When Joanne and her husband, Andrew, went for their regular medical checkup, never did they think that irregular marks would be found on Joanne’s breast and that a hospital referral would follow.
When Joanne and her husband, Andew, went for their regular medical checkup, never did they think that irregular marks would be found on Joanne’s breast and that a hospital referral would follow. As a healthy 52-year-old, Joanne hadn’t displayed any normal symptoms of breast cancer and she was shocked to discover that the test results came back with an early-stage diagnosis at the start of the summer.
Joanne’s daughter, Jennifer, who studies at St Andrew’s University, was on hand over the summer to help care for her mum in the lead up to the mastectomy in October 2016. Here, Jennifer tells us her story:
“When Mum was first diagnosed, we had quite a logical and rational outlook on how we were going to come together as a family to fight the cancer. Luckily, we caught it in its earlier stages and it happened at the beginning of the summer when I could look after her. The hardest thing to witness was watching Mum being wheeled away for her operation, and not being able to go with her. The operation took five hours, and was the longest wait of my life.”
It was during her mum’s recovery that Jennifer first found out about Walk the Night. Having bought some magazines and treats for her mum, the two were flicking through the pages of the magazine when they came across the ad for Walk the Night. Already keen walkers, Jennifer and Joanne decided that they wanted to take part in the full marathon as a celebration of Jo’s recovery. As Walk the Night is the first event they'd seen that allows men to also take part, Jennifer’s dad also signed up to make it a family challenge.
Jennifer is currently waiting for her mum to recover enough so that she can go back to university in St. Andrews, Scotland, and they can hold their first fundraising event – an afternoon tea party.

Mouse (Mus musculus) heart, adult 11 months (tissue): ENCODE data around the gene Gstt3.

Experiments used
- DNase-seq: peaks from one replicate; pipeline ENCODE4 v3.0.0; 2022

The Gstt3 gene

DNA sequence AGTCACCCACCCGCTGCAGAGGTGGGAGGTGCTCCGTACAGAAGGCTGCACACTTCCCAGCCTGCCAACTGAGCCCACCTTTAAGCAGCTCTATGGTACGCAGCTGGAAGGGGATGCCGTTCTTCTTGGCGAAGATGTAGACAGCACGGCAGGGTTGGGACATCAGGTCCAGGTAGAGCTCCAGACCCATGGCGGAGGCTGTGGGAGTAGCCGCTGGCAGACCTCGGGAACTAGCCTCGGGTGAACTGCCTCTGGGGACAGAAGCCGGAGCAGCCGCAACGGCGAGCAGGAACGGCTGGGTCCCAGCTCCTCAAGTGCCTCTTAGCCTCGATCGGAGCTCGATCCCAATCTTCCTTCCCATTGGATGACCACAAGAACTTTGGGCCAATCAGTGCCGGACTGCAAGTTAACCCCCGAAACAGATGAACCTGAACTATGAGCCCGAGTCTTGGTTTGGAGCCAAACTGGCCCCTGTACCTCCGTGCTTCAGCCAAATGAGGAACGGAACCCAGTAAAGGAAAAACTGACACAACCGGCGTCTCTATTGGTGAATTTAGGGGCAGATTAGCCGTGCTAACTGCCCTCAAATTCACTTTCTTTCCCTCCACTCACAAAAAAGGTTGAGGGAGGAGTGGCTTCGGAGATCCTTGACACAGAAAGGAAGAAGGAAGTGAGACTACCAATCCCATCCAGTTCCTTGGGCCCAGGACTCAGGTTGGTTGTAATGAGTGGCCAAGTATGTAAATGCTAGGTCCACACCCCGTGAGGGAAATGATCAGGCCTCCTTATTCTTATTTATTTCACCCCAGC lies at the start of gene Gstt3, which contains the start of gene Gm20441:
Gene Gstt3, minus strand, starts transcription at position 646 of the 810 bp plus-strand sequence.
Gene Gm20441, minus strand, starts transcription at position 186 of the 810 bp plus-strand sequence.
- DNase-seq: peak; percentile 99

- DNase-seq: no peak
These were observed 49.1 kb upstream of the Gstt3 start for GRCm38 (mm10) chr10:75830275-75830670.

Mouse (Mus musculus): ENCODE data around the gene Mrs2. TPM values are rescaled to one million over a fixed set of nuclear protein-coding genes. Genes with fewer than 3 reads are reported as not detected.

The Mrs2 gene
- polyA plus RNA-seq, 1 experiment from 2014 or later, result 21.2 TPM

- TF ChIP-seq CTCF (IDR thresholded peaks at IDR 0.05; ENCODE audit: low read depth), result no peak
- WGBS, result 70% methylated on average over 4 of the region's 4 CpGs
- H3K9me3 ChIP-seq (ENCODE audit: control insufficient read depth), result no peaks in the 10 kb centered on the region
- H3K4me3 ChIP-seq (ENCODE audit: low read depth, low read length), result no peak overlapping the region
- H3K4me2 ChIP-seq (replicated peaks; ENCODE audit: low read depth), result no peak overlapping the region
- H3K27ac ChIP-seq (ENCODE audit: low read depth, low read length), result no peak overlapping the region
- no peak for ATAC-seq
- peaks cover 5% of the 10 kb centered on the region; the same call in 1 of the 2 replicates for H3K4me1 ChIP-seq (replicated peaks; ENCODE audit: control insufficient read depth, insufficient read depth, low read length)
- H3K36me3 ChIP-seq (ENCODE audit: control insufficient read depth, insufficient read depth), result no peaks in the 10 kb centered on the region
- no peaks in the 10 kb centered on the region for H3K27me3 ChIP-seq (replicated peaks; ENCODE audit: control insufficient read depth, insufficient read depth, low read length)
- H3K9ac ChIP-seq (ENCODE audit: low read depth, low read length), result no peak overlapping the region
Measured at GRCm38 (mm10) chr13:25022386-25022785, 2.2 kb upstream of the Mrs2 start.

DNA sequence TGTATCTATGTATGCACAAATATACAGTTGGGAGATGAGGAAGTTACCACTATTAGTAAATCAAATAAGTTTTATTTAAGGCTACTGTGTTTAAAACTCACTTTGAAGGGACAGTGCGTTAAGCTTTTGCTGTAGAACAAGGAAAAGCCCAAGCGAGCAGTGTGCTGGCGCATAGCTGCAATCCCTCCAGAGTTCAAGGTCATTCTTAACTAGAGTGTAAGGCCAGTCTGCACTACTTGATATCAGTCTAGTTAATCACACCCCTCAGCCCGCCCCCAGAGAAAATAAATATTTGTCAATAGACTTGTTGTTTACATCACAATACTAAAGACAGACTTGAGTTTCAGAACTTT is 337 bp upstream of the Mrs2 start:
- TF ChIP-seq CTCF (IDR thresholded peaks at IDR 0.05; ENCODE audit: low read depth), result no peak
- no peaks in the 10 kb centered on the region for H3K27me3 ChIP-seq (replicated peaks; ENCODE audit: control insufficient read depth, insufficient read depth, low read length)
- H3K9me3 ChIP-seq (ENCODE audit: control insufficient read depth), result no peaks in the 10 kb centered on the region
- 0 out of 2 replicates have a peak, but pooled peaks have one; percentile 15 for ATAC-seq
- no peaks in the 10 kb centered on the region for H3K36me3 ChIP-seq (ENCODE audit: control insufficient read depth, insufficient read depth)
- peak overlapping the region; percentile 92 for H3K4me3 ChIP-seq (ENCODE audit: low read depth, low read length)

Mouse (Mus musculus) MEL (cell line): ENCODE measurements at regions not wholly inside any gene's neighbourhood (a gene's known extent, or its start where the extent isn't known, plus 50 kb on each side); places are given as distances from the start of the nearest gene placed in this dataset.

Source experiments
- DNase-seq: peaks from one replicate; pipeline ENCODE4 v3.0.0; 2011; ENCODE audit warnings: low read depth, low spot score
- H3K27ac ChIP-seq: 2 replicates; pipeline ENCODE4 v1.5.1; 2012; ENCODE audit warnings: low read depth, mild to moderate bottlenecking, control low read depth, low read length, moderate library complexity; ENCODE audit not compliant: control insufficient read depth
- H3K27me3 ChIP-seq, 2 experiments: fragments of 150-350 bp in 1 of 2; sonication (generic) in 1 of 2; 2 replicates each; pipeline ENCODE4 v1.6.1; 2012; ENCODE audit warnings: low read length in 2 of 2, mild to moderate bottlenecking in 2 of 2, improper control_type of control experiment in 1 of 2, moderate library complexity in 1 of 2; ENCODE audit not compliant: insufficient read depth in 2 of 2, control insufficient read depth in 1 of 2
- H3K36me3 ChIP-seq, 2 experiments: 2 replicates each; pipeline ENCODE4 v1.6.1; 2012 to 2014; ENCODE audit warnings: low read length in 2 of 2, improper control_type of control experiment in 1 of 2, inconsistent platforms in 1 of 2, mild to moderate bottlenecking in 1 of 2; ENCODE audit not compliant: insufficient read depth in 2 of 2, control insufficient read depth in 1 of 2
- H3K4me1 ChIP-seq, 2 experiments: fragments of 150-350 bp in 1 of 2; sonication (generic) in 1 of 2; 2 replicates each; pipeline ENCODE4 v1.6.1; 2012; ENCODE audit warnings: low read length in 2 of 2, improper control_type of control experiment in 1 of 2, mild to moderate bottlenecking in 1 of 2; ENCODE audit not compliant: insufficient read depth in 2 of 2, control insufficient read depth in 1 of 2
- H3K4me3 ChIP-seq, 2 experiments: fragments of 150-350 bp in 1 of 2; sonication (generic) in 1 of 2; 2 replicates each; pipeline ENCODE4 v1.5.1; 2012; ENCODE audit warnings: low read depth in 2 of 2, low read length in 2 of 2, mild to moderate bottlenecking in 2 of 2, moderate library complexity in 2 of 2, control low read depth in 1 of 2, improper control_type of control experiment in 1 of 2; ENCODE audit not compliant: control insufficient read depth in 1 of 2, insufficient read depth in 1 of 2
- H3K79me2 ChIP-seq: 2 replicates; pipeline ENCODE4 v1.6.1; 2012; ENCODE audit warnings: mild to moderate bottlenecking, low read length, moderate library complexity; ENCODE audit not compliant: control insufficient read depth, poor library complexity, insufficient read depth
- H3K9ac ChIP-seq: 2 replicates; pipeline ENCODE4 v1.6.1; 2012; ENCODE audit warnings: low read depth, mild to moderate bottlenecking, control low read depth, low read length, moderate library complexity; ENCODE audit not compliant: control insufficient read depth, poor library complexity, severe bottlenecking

When asked why her family wanted to raise money for Breast Cancer Care and Prostate Cancer UK, Jennifer explains: “The support that we received from our local hospital was incredible and we feel like we can call the medical team there our friends. Even though we know that cancer is always there and threatening us, we won’t go down without a fight and let the memories of loved ones go down in vain. We will be taking part as a family to celebrate beating cancer!”
“I’d always been an advocate of the importance of regular medical checks and healthy living, so when I went along for a medical checkup with my husband, I didn’t expect for the medical staff to find anything out of the ordinary. When the GP raised concerns about some marks on my breast tissue, I was referred to the hospital ten days later for a consultation and underwent a procedural mammogram, which resulted in an early-stage diagnosis of breast cancer.
I had my family to support me every step of the way. My daughter, Joanne, took a rational outlook on my diagnosis and was determined to be positive throughout this daunting journey, by looking for solutions to minimise any potential problems. I also made sure that I ate healthily and exercised regularly, so that I could be as fit as possible for the mastectomy taking place in October.”
Joanne underwent a Tug Mastectomy, where her right breast was removed and fat was taken from her thigh to form a replacement. Although the operation was successful, her thigh wound ended up getting infected through a burst blood vessel, setting her recovery back a further two weeks.
When Joanne first saw the ad for Walk the Night she was immediately determined to set this as her goal for recovery. For Joanne, Walk the Night offers the opportunity to support and raise awareness of the importance of checking for cancer, as well as giving back to the medical staff that looked after her throughout her cancer journey.
She adds: “Although cancer can leave scars, both physically and mentally, it can make you appreciate each day and view life as a blessing. I was fortunate enough to have an early diagnosis, and to have received excellent treatment. I won’t let cancer define me. I know some days will be challenging and there will be hurdles, but I am stronger and more capable than I thought. Cancer tried to bring me down but I am stronger and determined to live life to the fullest, starting with Walk the Night next year to celebrate my full recovery.”
Jennifer, Joanne, and her husband, Andrew, will be taking part with six others in a team called ‘Tug of War’, named after Joanne’s operation.Find out more about Walk The Night